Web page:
Garage, Oslo on 19 May 2006
Reviewed by Andreas on 22nd May 2006
The Okkervil river is, apparently, to be found in Russia. Thankfully perhaps, that is the extent of Russia's influence on this night when a band from the US play in Norway (the geography makes the mind boggle, really). It's yet another wet Friday in the capital and, unexpectedly, the venue is rammed full. I am left standing behind some guy with a smelly coat. I spill half a pint of beer on my feet. The coat still smells. I've stood up and down for half an hour, puddle of beer making tiny oceans between my shoes, the stench of the most horrible coat ever mixes with the stale air to create some kind of monster of Co2 cement.
This doesn't really matter 5 minutes later.
"And I searched and stared, but only the river stared back" sang Will Scheff in the end of "Okkervil River song", a song that appeared near the end of a Okkervil River's explosive set in Oslo on this dreary evening, and all was good in that kind of near-religious way that only occurs when you realise that a band is beyond good.
I had my trepidations with going to see this band, originally. I'd not heard anything but some songs I had found on the net a few months, in fact, before. As such, I had no idea what to expect, apart from some country-ish folkrock songs apparently about killing people. Killing people seems to be a recurring theme with Okkervil River, and such dark themes always get a plus in my books. After the previously mentioned half hour of horrible waiting, the band is on and ripping through some numbers, swinging guitars and battering drums and lapsteel guitars.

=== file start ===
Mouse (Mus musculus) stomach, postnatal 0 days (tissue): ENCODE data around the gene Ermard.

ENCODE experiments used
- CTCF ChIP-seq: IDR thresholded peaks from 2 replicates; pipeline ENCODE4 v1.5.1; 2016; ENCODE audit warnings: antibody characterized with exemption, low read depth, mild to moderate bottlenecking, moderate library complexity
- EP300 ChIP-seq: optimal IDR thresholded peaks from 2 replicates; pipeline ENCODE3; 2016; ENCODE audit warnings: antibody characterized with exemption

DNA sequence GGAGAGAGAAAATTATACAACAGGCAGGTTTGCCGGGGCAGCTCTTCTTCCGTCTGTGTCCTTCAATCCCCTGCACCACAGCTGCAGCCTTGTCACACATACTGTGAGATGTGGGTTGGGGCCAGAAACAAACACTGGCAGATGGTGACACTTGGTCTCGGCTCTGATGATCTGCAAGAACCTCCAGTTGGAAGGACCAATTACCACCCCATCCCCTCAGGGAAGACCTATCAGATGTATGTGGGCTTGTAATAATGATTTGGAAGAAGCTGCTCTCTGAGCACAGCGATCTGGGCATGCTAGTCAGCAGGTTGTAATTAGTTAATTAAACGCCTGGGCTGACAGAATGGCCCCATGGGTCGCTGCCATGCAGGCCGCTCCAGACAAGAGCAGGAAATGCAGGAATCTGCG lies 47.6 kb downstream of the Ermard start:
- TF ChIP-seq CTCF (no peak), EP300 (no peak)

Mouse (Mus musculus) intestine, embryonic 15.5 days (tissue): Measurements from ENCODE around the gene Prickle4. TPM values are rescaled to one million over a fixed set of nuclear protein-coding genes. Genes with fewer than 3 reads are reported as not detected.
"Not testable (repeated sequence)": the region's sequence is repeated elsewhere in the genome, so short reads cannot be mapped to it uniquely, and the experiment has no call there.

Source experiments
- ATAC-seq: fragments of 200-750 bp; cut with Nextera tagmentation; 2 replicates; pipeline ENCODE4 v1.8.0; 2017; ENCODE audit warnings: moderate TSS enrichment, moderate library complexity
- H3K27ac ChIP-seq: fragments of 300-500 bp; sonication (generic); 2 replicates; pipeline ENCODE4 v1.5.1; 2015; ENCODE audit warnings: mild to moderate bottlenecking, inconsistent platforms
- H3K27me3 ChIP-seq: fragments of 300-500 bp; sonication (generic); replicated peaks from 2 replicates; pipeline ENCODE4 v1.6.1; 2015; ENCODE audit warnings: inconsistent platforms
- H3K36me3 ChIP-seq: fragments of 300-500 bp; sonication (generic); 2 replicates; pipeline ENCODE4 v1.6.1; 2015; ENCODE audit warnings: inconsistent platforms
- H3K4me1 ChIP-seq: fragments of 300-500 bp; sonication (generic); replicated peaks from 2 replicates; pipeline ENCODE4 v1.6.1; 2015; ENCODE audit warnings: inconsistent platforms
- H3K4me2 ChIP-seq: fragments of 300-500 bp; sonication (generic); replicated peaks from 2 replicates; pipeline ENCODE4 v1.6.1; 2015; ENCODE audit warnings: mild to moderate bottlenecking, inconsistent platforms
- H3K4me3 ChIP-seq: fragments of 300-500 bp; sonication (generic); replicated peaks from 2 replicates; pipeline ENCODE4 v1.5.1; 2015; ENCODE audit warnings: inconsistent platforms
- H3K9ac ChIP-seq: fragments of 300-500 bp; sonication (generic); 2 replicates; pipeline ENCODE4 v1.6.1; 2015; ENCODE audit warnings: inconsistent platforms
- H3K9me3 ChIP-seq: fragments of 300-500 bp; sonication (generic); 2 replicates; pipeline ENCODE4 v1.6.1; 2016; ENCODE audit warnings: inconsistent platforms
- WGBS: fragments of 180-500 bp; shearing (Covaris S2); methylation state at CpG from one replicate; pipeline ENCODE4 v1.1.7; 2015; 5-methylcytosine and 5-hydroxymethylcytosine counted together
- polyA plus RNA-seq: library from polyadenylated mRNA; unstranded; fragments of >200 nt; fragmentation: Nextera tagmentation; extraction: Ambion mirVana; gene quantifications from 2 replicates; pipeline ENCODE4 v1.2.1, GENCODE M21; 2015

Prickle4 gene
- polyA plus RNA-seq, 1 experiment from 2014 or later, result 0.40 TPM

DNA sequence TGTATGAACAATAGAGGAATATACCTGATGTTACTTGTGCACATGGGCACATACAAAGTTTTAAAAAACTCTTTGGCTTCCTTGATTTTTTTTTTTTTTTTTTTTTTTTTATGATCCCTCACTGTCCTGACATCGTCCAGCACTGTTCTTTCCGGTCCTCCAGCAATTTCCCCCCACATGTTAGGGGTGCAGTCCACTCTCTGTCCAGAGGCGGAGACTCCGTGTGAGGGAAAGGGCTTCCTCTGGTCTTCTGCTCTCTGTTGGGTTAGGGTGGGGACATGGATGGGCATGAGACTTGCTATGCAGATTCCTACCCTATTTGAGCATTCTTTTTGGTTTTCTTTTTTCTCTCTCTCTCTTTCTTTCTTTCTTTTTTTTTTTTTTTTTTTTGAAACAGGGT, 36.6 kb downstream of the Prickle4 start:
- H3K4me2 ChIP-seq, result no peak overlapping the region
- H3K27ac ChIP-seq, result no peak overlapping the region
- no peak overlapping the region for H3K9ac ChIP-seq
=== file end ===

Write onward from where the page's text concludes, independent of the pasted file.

The singing is high, and so are spirits as the band dash through some ripping folkrock anthems (to the extent that folkrock can have such) like "Black" and "For real". However, it is the tender moments that are the best, particularly songs like "Black Sheep Boy" and "A King and a Queen" in which soft melodies really fill the space of the venue. Okkervil River possess a great skill in telling stories through their songs that don't feel contrived or forced. This is something rare that you don't really find that often in bands in particular.
Furthermore, the band play with a contagious joy that has every single head bopping, as well as some strangely well dressed fans jumping around and actually doing the "we're not worthy" bow best known from that time honoured film classic, Wayne's World. As the last drifts of the crooning murder tale "Westfall" slip out of the amps and guitars and trumpets and drums and lord knows what else, the confirmation that Okkervil River are, indeed, great is set in stone.
The band's latest album, Black Sheep Boy, a collection of glorious songs, is out now on Virgin/EMI in Europe and the brilliantly named Jagjaguwar in the U.S of A.
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